How bad will earnings be? Nobody really knows
With that in mind, earnings for the first quarter — and the remainder of 2020 — are likely to be bleak.
According to estimates from FactSet, earnings for S&P 500 companies are expected to fall 10% in the first quarter compared to a year ago. That would be the worst performance since a more than 15% decline in the third quarter of 2009.
And analysts are forecasting a stunning 20% year-over-year drop in the second quarter.
The hope is that the pace of the profit declines will let up in the second half of the year. But analysts are still predicting earnings will be down 8.5% in the third quarter and about 1% in the fourth quarter.
As awful as all this sounds, some think that near-term profit targets should be reduced further. If the United States (and the rest of the world, for that matter) winds up being in a recession that lasts for more than just a few quarters, then Wall Street’s forecasts may very well turn out to be way too rosy.
After all, analysts are flying blind now that so many companies have withdrawn their outlooks for the rest of the year.
“Companies are scrambling to suspend guidance,” said Erik Knutzen, chief investment officer for multi-asset class portfolios at Neuberger Berman. “Nobody really knows what’s next. This is uncharted territory.”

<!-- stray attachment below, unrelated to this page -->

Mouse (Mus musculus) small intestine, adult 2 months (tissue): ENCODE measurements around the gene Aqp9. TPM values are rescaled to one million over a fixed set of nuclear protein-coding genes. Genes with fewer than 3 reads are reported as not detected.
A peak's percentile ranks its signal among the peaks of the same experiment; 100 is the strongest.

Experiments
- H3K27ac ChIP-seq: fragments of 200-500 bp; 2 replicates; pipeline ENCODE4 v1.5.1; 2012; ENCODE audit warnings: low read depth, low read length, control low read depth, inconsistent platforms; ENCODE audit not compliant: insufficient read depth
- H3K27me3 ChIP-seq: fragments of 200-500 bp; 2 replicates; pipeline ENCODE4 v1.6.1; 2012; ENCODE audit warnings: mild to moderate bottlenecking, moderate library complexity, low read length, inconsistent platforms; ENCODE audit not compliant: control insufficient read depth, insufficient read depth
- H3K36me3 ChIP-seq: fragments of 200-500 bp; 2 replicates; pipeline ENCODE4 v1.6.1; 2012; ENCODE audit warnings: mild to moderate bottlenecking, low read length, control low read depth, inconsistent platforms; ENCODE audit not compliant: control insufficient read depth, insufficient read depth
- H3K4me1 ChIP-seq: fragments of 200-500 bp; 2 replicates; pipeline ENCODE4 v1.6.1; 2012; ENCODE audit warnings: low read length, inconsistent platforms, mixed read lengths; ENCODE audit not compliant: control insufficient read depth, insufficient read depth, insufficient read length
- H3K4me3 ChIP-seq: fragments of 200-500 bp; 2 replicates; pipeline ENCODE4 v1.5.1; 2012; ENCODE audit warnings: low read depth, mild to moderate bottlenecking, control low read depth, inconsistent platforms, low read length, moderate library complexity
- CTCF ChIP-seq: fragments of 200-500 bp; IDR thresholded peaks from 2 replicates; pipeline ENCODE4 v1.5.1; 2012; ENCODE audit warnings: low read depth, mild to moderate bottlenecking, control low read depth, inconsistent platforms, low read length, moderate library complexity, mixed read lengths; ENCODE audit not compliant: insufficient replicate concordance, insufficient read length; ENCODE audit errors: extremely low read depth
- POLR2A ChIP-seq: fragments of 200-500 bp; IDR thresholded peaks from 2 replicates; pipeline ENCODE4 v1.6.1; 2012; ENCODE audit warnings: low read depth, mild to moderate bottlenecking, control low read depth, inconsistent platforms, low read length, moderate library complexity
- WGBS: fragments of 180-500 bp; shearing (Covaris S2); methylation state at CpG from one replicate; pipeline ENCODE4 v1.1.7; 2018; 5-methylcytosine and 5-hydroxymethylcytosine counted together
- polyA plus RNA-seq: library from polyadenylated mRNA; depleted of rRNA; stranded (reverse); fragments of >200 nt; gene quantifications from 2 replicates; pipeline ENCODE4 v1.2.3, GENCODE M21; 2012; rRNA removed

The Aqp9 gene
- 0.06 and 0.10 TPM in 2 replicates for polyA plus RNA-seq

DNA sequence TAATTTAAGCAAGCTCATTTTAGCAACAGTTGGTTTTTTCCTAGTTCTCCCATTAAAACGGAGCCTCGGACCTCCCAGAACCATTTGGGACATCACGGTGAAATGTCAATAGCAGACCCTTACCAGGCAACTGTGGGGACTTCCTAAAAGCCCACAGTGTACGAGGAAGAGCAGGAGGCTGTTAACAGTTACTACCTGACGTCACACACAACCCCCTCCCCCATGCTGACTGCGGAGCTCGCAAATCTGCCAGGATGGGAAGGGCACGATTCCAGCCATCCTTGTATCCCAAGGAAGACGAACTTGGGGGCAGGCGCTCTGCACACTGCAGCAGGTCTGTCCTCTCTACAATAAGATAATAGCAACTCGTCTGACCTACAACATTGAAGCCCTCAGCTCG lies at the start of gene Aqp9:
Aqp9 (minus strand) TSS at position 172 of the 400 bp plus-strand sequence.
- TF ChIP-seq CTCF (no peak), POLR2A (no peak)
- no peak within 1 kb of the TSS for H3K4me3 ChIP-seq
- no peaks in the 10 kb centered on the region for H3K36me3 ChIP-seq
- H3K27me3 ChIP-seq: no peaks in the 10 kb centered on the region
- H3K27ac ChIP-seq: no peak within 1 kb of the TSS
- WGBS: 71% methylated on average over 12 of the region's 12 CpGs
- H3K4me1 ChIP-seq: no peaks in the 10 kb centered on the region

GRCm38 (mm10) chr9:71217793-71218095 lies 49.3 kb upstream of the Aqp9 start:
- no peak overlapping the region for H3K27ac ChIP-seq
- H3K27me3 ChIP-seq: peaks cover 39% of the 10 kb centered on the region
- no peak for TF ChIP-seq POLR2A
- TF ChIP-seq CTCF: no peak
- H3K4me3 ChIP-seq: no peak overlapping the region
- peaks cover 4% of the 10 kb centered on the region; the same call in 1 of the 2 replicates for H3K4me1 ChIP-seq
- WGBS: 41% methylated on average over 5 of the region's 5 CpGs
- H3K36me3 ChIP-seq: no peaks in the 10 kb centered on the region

Knutzen argues that earnings for all of 2020 could wind up plunging between 25% and 30% from a year ago.
And there is precedent for things to get that bad. During the Great Recession, earnings plunged 29% in the third quarter of 2008 (when Lehman Brothers went bankrupt) and then plummeted 69% in the fourth quarter of that year. Earnings then fell 35% in the first quarter of 2009 and 27% in the second quarter of that year.
The good news? After another steep drop in the third quarter, profits more than doubled in the fourth quarter of 2009 as the downturn came to an end.
Banks kick off first quarter earnings season
Most of the coming week’s big earnings are in the financial sector.
And investors will also get a glimpse of how the market madness of the first quarter is hurting providers of top exchange-traded funds.
Monday: Major exchanges in Europe as well as the Hong Kong Stock Exchange are closed for Easter Monday
Thursday: BlackRock earnings; US weekly initial unemployment claims and housing starts report for March